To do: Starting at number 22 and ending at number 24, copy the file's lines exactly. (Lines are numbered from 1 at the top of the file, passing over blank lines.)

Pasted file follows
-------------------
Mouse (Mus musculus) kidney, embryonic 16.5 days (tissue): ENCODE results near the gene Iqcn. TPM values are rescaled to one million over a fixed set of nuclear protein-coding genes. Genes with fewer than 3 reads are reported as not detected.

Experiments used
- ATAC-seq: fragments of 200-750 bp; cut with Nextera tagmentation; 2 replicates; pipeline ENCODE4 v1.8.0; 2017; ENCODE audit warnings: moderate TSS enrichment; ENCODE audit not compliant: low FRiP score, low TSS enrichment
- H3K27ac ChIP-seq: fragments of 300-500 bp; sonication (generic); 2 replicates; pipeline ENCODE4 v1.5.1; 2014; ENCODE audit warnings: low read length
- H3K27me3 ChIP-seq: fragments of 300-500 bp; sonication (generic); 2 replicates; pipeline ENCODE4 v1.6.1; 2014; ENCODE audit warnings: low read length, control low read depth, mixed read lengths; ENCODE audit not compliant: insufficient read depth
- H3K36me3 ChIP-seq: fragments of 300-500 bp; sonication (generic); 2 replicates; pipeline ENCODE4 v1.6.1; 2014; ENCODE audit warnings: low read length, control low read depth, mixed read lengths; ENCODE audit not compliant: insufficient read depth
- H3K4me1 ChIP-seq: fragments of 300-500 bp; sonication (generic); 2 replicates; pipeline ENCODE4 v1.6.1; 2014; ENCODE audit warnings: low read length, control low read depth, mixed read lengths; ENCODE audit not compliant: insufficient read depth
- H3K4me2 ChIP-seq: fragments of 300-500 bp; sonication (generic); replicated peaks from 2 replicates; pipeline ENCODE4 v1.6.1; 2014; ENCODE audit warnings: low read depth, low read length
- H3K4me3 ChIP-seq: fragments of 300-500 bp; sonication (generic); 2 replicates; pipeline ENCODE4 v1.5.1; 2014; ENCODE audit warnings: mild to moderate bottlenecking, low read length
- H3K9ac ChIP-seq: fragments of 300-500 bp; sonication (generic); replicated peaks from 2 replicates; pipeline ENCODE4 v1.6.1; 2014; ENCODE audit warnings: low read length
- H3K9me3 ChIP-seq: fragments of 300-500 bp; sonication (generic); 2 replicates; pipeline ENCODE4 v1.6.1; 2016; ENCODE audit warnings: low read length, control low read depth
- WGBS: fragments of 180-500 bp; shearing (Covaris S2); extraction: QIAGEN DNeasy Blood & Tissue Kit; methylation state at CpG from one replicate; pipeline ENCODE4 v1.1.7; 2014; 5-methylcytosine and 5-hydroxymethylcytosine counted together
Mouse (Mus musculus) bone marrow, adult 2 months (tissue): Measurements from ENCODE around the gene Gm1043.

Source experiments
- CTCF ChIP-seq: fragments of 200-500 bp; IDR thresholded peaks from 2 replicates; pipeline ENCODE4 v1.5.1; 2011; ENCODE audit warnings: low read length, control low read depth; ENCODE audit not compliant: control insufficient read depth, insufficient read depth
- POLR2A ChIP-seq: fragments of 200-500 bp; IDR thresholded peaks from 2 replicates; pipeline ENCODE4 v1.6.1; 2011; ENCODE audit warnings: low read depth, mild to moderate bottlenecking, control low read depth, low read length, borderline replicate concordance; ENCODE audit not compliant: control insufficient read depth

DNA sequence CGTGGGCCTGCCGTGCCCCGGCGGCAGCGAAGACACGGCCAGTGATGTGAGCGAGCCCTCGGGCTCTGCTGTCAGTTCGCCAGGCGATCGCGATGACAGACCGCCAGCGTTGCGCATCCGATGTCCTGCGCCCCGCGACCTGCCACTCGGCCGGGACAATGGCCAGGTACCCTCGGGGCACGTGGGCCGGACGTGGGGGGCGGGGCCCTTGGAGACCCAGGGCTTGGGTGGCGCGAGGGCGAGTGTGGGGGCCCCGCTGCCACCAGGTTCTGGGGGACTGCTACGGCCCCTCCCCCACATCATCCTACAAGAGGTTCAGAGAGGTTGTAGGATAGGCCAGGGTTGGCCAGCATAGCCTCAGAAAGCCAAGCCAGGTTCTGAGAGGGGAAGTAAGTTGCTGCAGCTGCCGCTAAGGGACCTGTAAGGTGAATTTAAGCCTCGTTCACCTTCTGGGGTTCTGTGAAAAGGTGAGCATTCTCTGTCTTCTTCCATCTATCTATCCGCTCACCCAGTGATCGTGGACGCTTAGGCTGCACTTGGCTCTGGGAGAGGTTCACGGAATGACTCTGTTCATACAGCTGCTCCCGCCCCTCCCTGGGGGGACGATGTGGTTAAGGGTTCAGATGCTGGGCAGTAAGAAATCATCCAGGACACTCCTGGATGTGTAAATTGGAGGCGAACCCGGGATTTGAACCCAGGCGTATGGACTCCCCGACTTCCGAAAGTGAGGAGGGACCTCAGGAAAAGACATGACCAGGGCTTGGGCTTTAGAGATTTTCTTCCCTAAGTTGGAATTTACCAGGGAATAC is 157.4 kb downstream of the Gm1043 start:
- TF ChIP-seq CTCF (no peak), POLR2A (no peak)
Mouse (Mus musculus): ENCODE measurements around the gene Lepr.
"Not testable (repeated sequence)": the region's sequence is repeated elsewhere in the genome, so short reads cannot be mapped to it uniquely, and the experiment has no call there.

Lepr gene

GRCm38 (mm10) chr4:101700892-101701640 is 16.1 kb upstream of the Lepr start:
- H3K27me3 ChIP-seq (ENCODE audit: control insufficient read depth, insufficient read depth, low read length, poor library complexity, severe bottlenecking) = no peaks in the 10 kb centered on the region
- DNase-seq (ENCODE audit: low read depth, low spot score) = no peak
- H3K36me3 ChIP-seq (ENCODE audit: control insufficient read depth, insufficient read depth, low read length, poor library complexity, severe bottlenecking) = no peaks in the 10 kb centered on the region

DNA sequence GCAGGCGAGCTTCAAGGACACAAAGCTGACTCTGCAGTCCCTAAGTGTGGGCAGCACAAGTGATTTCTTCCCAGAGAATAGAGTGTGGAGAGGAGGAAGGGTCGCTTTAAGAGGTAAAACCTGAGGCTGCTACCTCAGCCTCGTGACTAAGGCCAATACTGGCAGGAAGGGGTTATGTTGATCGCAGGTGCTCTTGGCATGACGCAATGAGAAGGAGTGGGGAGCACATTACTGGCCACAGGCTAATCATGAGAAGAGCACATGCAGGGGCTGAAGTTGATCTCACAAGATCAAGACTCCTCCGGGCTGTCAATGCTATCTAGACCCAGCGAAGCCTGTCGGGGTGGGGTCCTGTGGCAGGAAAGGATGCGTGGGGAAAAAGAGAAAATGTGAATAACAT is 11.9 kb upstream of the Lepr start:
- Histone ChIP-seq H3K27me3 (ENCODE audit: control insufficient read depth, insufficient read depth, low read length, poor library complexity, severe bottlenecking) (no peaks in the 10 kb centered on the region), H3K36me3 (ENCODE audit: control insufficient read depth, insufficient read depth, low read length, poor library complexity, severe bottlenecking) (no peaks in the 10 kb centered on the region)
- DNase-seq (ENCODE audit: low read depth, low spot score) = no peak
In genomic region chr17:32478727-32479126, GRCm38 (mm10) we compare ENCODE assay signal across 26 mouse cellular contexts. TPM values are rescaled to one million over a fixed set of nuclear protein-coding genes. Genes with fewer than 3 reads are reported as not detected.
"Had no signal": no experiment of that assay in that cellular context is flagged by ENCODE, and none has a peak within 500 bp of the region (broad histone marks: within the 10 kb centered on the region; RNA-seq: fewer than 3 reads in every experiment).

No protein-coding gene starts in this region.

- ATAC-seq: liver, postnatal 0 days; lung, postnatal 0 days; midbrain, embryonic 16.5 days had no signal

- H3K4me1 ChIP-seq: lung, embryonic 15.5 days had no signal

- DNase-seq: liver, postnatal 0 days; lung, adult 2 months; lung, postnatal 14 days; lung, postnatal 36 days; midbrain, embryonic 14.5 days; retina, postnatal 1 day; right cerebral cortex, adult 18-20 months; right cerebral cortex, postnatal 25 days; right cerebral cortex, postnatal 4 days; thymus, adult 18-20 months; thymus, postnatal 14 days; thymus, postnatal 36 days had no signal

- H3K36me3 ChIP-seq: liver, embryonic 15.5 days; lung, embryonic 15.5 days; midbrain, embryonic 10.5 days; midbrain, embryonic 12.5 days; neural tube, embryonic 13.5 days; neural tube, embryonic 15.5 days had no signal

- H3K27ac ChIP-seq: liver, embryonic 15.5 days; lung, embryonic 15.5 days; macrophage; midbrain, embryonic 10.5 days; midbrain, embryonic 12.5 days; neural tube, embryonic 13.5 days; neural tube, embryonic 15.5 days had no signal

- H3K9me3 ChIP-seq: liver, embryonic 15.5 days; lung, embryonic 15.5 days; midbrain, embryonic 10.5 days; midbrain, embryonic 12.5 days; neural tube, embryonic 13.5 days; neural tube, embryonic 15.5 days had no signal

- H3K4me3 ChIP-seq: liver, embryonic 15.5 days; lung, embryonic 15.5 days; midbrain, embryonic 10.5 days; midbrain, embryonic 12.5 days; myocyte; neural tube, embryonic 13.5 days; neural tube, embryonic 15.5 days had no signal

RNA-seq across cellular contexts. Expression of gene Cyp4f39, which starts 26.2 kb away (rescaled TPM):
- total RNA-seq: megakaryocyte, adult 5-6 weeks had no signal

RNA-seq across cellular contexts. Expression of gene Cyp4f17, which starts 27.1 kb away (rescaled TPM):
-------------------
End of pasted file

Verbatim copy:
GRCm38 (mm10) chr4:101700892-101701640 is 16.1 kb upstream of the Lepr start:
- H3K27me3 ChIP-seq (ENCODE audit: control insufficient read depth, insufficient read depth, low read length, poor library complexity, severe bottlenecking) = no peaks in the 10 kb centered on the region
- DNase-seq (ENCODE audit: low read depth, low spot score) = no peak